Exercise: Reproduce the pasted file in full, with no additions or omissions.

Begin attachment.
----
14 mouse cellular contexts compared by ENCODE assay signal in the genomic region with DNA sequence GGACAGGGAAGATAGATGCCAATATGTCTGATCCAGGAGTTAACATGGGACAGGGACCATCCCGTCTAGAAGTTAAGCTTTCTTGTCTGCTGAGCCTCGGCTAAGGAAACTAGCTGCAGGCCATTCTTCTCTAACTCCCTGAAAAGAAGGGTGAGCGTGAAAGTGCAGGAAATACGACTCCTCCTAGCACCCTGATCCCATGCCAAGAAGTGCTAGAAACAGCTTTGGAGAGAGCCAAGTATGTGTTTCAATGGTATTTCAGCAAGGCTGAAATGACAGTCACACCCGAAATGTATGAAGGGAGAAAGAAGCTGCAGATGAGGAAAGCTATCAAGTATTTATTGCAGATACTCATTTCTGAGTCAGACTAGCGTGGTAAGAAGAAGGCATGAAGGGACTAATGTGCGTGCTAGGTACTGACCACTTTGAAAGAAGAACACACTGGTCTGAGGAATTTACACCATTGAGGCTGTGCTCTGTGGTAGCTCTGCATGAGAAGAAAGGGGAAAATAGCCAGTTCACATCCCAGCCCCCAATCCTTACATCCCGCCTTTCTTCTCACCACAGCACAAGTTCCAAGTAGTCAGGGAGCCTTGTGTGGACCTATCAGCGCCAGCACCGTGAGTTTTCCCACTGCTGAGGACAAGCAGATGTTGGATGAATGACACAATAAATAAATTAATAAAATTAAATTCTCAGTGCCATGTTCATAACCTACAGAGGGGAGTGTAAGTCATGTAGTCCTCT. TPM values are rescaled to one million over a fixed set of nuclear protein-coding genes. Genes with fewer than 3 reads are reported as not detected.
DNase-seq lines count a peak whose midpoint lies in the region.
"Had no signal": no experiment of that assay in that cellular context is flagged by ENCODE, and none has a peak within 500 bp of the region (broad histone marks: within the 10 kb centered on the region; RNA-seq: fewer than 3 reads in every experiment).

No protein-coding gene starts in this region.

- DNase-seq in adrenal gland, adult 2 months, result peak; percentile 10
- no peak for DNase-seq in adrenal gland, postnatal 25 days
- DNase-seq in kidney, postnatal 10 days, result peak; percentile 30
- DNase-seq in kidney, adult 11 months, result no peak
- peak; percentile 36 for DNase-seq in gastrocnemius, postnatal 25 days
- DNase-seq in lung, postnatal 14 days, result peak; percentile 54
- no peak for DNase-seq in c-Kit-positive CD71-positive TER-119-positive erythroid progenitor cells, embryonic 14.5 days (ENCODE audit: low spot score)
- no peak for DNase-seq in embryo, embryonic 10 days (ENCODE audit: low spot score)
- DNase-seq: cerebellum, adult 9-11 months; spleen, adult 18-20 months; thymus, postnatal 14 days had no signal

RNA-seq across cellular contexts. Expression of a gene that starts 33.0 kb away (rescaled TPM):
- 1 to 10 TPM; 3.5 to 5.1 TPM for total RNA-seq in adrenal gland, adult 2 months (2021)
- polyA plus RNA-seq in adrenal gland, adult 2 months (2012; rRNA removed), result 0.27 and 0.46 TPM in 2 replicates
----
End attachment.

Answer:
14 mouse cellular contexts compared by ENCODE assay signal in the genomic region with DNA sequence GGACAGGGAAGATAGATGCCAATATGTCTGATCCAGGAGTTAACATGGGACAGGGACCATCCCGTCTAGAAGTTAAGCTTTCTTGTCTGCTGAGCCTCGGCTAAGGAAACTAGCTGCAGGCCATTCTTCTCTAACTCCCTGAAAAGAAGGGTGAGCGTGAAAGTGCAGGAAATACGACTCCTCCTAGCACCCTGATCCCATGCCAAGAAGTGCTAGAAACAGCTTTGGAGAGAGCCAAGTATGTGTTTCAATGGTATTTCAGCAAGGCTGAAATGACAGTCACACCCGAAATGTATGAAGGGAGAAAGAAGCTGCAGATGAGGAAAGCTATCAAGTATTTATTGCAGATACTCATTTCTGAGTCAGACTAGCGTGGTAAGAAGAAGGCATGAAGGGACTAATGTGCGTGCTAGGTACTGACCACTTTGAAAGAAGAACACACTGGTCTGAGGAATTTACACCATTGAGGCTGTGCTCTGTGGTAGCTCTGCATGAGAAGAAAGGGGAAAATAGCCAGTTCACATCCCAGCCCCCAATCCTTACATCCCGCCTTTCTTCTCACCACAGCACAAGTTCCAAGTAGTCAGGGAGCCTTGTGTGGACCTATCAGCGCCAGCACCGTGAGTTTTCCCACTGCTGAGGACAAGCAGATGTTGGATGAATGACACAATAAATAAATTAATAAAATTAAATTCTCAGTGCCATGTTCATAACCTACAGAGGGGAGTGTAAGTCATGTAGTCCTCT. TPM values are rescaled to one million over a fixed set of nuclear protein-coding genes. Genes with fewer than 3 reads are reported as not detected.
DNase-seq lines count a peak whose midpoint lies in the region.
"Had no signal": no experiment of that assay in that cellular context is flagged by ENCODE, and none has a peak within 500 bp of the region (broad histone marks: within the 10 kb centered on the region; RNA-seq: fewer than 3 reads in every experiment).

No protein-coding gene starts in this region.

- DNase-seq in adrenal gland, adult 2 months, result peak; percentile 10
- no peak for DNase-seq in adrenal gland, postnatal 25 days
- DNase-seq in kidney, postnatal 10 days, result peak; percentile 30
- DNase-seq in kidney, adult 11 months, result no peak
- peak; percentile 36 for DNase-seq in gastrocnemius, postnatal 25 days
- DNase-seq in lung, postnatal 14 days, result peak; percentile 54
- no peak for DNase-seq in c-Kit-positive CD71-positive TER-119-positive erythroid progenitor cells, embryonic 14.5 days (ENCODE audit: low spot score)
- no peak for DNase-seq in embryo, embryonic 10 days (ENCODE audit: low spot score)
- DNase-seq: cerebellum, adult 9-11 months; spleen, adult 18-20 months; thymus, postnatal 14 days had no signal

RNA-seq across cellular contexts. Expression of a gene that starts 33.0 kb away (rescaled TPM):
- 1 to 10 TPM; 3.5 to 5.1 TPM for total RNA-seq in adrenal gland, adult 2 months (2021)
- polyA plus RNA-seq in adrenal gland, adult 2 months (2012; rRNA removed), result 0.27 and 0.46 TPM in 2 replicates